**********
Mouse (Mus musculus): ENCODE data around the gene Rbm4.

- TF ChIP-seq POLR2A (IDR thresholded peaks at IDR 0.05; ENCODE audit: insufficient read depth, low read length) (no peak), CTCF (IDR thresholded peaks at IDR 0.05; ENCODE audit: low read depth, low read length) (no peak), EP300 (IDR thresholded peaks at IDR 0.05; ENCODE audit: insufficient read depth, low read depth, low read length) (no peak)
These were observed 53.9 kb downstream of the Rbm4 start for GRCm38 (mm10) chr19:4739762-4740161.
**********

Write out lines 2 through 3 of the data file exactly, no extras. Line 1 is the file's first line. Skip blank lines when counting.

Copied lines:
- TF ChIP-seq POLR2A (IDR thresholded peaks at IDR 0.05; ENCODE audit: insufficient read depth, low read length) (no peak), CTCF (IDR thresholded peaks at IDR 0.05; ENCODE audit: low read depth, low read length) (no peak), EP300 (IDR thresholded peaks at IDR 0.05; ENCODE audit: insufficient read depth, low read depth, low read length) (no peak)
These were observed 53.9 kb downstream of the Rbm4 start for GRCm38 (mm10) chr19:4739762-4740161.